Furious 7, along with defying every naming convention Hollywood has ever tried to establish, was by all standards of measurement, a pretty fucking good movie with critics lauding the movie for its practical effects and for somehow handling the death of Paul Walker with far more grace and sensitivity than you’d expect from a film where The Rock elbow drops a predator drone using an ambulance. In regards to the former, it turns out that one of the film’s best stunts was almost never filmed for a really stupid reason.
The stunt we’re obviously talking about is when Paul Walker’s character, Brian O’Conner, sprint-leaps from the top of a bus that is mid-way through sliding off a cliff onto the back of a powersliding supercar. A scene so ridiculously over the top, we couldn’t actually think of a way to use hyperbole to make it sound stupider.
With the exception of removing a few wires and the stuntman’s gigantic, pendulous balls from frame, most of what you’re seeing in that GIF actually happened. As in, the crew of Furious 7 really pushed a bus off a fucking cliff and made a stuntman run along the top of it just because they could.
Apparently though when that stunt was first pitched to the producers by stunt coordinator, Spiro Razatos, they questioned why exactly he felt that it was necessary to film it on location in a place with actual mountains when they could just film it in Georgia and fix that shit in post. Razatos explained to the producers that if they used CGI to realise the stunt the audience “would know” and that the shot, regardless of how good it looked, would never have the same gravitas or impact as the real thing.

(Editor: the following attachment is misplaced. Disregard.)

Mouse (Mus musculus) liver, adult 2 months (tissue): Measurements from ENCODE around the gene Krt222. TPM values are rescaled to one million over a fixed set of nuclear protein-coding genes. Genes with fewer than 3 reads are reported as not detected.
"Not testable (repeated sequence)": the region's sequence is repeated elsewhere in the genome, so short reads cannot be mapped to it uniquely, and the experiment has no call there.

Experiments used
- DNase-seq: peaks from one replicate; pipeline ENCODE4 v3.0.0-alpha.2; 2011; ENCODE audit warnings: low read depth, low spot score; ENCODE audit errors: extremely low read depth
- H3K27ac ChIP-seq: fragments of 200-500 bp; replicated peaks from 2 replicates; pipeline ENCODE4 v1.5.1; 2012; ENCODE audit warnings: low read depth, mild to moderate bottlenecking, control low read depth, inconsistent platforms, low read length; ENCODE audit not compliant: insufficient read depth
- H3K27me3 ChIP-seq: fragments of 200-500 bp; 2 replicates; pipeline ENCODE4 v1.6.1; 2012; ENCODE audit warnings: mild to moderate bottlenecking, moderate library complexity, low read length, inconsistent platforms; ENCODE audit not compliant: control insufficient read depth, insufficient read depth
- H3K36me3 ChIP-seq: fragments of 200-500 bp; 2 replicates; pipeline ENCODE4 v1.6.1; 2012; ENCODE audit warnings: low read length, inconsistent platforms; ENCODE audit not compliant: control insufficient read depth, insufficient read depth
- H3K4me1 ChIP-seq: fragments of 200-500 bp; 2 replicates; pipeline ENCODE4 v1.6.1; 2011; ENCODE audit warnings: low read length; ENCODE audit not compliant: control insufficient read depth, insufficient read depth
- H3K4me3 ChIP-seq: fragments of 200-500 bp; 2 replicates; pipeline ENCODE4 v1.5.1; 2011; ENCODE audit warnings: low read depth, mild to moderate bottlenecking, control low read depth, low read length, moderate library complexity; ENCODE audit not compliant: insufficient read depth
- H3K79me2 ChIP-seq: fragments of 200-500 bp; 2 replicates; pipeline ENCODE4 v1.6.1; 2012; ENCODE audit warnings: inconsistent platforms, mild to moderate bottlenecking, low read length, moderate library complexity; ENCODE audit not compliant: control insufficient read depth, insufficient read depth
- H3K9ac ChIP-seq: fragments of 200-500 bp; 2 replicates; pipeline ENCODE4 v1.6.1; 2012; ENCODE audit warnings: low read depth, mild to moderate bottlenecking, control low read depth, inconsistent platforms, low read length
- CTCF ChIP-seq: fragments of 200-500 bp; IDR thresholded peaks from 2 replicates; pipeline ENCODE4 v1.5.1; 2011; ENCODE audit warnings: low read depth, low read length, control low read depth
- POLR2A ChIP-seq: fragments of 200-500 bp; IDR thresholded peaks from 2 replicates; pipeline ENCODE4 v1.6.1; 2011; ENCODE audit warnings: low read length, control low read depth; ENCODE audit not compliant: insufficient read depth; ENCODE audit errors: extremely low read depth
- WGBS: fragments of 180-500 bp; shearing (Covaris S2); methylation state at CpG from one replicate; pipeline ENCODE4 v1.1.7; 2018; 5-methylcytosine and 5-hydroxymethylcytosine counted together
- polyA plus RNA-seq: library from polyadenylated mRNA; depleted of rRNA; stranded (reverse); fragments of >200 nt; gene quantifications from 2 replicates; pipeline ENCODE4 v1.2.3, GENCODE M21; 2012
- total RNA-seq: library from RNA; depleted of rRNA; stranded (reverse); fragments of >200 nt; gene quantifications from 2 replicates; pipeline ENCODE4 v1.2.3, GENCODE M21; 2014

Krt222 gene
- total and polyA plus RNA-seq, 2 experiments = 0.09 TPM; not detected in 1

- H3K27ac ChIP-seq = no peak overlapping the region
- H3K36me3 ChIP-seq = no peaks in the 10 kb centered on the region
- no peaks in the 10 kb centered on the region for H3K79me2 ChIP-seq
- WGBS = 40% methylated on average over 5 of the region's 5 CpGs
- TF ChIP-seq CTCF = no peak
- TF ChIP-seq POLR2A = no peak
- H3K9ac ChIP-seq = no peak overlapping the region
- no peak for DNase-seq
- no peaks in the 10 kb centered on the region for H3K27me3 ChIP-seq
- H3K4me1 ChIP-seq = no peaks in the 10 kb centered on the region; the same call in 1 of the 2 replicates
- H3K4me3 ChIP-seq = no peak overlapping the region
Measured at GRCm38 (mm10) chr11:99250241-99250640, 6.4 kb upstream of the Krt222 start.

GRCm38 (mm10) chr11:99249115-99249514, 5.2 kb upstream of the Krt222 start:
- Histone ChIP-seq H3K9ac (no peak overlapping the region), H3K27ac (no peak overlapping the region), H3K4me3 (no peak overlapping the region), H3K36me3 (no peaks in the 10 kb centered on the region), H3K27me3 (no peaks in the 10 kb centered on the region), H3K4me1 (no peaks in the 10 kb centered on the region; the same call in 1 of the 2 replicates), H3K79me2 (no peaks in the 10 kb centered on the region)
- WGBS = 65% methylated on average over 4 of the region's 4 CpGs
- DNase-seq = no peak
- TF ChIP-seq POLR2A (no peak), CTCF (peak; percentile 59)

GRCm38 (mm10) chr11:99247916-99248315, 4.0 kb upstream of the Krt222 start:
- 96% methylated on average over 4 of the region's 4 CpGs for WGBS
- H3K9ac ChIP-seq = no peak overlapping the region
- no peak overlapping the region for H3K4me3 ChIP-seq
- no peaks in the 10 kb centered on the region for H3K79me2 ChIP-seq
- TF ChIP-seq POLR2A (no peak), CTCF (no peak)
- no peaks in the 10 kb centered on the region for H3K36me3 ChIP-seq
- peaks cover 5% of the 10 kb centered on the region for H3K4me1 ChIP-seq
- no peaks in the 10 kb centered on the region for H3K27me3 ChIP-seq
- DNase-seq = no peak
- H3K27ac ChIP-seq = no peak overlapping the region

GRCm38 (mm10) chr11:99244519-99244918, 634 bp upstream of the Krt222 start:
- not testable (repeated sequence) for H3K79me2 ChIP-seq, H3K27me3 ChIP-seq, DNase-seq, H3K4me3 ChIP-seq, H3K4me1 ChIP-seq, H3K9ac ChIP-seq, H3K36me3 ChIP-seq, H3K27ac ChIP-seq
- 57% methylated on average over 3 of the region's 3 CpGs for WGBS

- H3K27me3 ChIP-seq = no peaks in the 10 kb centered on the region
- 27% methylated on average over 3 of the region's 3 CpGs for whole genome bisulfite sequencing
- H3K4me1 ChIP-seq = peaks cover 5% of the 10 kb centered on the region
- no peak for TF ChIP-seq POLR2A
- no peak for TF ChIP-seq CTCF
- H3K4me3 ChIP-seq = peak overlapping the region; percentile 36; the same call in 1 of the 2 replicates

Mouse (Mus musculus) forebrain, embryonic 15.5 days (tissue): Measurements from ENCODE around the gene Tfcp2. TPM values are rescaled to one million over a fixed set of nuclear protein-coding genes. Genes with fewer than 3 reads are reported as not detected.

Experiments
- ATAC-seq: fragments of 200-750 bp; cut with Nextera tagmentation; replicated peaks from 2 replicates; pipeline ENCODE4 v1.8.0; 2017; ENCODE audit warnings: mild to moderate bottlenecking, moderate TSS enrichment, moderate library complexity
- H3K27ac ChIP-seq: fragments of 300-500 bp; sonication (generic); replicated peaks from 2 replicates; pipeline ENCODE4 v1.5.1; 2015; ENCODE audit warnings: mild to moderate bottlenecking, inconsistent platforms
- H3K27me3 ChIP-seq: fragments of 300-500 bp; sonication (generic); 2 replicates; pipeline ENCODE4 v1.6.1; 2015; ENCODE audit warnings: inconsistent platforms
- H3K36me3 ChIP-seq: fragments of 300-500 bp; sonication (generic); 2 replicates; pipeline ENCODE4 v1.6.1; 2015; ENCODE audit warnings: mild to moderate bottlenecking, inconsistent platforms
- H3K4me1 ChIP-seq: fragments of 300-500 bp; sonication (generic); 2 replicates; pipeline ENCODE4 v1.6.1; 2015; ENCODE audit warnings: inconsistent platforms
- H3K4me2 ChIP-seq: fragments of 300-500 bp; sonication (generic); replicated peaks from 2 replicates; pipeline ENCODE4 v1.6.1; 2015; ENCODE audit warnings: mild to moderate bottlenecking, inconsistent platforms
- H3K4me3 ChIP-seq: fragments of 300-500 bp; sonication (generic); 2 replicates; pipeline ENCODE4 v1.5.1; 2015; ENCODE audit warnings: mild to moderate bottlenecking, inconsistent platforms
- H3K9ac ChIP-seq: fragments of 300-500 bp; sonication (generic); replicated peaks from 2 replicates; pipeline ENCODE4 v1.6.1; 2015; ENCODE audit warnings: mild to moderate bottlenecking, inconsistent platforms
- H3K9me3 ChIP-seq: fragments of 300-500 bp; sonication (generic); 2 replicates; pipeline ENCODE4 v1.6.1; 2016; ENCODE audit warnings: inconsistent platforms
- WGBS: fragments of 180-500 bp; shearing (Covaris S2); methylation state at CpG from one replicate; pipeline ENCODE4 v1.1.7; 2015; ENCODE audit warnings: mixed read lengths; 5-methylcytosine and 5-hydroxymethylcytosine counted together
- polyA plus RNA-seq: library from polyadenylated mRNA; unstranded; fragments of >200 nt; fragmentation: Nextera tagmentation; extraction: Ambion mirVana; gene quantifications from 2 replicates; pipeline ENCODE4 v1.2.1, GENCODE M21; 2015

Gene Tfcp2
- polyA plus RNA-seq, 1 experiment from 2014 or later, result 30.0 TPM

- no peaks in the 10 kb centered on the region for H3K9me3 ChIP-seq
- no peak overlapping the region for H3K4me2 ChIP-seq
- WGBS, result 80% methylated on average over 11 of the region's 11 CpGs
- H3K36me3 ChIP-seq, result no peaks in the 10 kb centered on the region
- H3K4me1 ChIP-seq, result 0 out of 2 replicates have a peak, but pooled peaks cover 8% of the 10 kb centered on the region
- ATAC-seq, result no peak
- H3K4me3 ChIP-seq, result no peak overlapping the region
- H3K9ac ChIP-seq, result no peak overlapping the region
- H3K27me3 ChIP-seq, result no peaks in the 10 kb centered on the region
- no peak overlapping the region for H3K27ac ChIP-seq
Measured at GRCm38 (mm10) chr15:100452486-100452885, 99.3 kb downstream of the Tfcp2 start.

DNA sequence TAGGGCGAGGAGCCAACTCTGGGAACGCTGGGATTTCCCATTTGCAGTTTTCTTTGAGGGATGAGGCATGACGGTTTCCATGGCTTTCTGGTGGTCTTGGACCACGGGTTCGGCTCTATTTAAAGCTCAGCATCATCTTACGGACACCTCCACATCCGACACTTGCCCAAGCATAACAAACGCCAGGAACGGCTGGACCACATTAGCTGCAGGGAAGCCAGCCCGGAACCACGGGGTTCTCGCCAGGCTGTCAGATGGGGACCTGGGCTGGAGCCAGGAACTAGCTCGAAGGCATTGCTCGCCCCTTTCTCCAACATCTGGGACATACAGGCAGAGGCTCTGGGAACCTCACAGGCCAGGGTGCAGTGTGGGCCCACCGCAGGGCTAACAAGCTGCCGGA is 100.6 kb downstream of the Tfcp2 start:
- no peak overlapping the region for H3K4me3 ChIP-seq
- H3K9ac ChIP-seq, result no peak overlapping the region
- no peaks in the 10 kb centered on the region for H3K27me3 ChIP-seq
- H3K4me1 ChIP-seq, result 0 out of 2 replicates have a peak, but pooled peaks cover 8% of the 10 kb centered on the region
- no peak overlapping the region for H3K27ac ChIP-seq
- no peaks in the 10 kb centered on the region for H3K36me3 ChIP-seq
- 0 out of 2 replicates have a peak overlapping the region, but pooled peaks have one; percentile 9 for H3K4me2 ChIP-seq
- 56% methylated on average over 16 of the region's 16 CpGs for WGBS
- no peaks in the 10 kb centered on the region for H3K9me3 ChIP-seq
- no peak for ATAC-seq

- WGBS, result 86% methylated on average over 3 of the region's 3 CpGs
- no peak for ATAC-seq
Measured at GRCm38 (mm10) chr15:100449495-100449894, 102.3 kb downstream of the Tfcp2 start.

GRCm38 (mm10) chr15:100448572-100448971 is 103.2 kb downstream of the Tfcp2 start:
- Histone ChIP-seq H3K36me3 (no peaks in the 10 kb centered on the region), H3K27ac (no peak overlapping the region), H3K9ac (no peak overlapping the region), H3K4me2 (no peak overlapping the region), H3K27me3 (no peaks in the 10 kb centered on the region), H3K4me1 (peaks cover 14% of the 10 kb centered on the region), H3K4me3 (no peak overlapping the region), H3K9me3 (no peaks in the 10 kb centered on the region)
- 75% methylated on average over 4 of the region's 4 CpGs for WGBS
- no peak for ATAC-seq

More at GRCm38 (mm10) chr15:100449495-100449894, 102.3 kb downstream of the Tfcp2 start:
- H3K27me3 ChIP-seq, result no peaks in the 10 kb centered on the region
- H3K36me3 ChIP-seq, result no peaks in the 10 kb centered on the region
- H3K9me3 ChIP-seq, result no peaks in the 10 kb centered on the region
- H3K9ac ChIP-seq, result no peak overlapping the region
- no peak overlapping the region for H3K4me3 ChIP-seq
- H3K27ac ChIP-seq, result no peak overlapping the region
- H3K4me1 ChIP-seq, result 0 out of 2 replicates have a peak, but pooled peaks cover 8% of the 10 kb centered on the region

Which is when the producers and studio dropped the real reason they didn’t want to film one of the most ambitious stunts of a franchise known for constantly on-upping itself with its own stupidity, money. You see, the reason the producers wanted to film in Georgia and just add mountains and stuff using CGI was because Georgia offers film-makers pretty generous tax breaks whereas in Colorado, where the stunt was ultimately filmed, they don’t.
Razatos was understandably a little pissed that the production were sullying his artistic vision in a fucking Fast and Furious movie and pleaded with the producers to spend the extra money to let him shoot the scene for real, convincing them that the stunt would pay for itself when people saw it in the trailer. The studio eventually relented and approved the scene, presumably after realising how badass it would look, and gave Razatos a fat stack of money to film it with, which he promptly spent before sheepishly coming back to ask for some more so that he could throw a bunch of cars out the back of a plane. The studio, of course handed this money over because nowhere offers better tax breaks than the sky.